Sorry, You Can't Camp Anywhere

Falling in line with Gov. Greg Abbott's crusade against Austin's decriminalization of homelessness, bills filed by Sens. Dawn Buckingham, R-Lakeway; Paul Bettencourt, R-Houston; and Charles Schwertner, R-Georgetown, and by Rep. Giovanni Capri­glione, R-Southlake, would make it a Class C misdemeanor to camp in a public place anywhere in the state without express consent. Even on municipal property, the permission of local authorities (e.g., the Austin City Council) is not sufficient – lifting a camping ban, as Austin has, would require state approval. Nor can local authorities – including elected district and county attorneys – discourage police or prosecutors from enforcing camping bans. Violations of these provisions would invite not only intervention by the Office of the Attorney General but also the loss of state grant funding, a particular pain point for local law enforcement, including in smaller communities that may not think they have a camping problem that needs solving. Of course, those communities that want to impose even more onerous restrictions on their unsheltered poor are free to do so. ...

Fighting For (and Against) The Right to Protest

As spotted last week by indie journalist Jack Craver, bills filed by Rep. John Cyrier, R-Lock­hart, and Sen. Nathan Johnson, D-Dallas, could untangle the state law provisions that stymied Austin's Land Development Code revision process last year. Currently, property owners in Texas have the right to protest zoning changes not only to their own properties, but to any within 200 feet; if they are joined by enough neighbors (those who own 20% of the nearby property), they can require a supermajority vote of a city council to approve the zoning change. In Austin, that's nine votes, as opposed to the 7-4 votes that approved the revised LDC on its first two readings before District Judge Jan Soifer ruled that nothing in state law exempted a citywide code rewrite from these protest provisions. The identical bills by Cyrier and Johnson would explicitly change that, specifying that protest rights apply to changes proposed for an individual or limited set of contiguous properties (i.e., a single zoning case), and not to comprehensive code rewrites that affect all property owners. Since Soifer's ruling, which voided the prior Council votes, two of the seven backers of LDC revision have been replaced by less gung-ho members, so passage of the bills would not itself get the process unstuck.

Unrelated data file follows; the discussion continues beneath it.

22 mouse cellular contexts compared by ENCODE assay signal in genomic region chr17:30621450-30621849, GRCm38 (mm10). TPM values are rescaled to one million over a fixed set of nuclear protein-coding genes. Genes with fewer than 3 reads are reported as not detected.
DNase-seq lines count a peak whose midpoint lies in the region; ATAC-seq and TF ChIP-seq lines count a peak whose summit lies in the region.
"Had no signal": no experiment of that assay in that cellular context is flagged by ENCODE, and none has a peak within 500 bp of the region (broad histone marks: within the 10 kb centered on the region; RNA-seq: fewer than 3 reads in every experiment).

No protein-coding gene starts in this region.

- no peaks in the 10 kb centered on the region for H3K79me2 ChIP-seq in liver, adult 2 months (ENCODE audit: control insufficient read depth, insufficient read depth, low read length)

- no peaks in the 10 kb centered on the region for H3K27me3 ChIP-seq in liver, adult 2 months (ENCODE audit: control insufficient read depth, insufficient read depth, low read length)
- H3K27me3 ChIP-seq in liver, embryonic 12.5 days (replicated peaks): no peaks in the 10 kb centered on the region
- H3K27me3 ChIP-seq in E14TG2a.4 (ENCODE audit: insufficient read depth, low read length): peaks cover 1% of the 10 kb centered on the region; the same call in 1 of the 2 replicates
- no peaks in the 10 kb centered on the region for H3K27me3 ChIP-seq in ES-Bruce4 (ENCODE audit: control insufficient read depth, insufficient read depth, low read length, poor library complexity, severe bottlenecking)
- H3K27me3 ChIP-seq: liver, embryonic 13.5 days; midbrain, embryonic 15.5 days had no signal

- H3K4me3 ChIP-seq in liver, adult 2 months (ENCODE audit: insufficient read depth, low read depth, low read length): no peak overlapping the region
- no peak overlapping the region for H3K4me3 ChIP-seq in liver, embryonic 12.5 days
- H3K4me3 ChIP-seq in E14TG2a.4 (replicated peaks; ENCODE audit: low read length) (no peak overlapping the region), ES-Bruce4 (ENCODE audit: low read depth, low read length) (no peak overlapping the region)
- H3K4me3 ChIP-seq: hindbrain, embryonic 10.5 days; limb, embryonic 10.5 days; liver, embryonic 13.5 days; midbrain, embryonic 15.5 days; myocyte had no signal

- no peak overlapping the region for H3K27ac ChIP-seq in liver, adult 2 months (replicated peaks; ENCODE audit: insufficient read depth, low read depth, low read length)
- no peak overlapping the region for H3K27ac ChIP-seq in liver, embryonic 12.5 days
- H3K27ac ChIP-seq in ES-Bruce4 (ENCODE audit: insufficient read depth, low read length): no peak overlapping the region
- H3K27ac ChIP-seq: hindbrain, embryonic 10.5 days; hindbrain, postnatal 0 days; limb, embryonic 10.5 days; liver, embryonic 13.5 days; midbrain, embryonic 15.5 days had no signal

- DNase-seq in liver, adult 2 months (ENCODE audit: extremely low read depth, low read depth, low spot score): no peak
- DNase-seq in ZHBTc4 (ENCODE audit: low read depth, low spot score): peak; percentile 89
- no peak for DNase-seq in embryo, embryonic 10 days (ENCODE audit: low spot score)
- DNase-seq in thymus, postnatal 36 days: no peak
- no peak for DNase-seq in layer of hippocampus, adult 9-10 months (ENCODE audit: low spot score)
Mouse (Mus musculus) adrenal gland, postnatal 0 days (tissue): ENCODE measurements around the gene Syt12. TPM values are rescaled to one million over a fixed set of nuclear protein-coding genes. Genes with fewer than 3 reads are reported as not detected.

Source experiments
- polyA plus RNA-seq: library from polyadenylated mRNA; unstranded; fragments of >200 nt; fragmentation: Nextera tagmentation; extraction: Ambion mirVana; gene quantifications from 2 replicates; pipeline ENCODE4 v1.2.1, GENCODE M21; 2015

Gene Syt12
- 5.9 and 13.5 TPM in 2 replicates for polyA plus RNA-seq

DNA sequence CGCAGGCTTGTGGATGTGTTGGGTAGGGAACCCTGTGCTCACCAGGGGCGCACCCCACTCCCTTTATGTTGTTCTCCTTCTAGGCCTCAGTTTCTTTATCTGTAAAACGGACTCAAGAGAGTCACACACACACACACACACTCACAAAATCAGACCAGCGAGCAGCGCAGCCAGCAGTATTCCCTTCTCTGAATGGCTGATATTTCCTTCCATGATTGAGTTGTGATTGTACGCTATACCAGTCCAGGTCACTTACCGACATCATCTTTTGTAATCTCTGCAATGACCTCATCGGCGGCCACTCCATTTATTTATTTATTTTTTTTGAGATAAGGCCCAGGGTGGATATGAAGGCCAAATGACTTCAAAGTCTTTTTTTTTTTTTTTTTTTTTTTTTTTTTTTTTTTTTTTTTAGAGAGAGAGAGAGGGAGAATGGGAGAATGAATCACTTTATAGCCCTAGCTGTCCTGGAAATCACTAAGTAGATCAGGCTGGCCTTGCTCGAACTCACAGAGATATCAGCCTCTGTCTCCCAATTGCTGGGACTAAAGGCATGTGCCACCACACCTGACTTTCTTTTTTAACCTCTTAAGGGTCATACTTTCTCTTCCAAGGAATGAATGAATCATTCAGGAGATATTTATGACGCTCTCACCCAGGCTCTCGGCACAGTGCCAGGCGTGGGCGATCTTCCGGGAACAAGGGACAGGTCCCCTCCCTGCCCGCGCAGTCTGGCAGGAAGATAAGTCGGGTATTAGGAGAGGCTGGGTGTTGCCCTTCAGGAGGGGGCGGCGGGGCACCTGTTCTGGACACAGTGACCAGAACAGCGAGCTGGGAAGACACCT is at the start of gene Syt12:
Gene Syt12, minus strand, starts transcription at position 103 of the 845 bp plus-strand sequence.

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KEYWORDS FOR THIS STORY

87th Texas Legislature, Dade Phelan, House Bill 10, House Bill 11, House Bill 12, House Bill 13, House Bill 14, House Bill 15, House Bill 16, House Bill 17, Texas House of Representatives, Texas Senate, Texas Legislature, House State Affairs, Chris Paddie, Electric Reliability Council of Texas, Sylvester Turner, Craig Goldman, Richard Pena Raymond, Joe Deshotel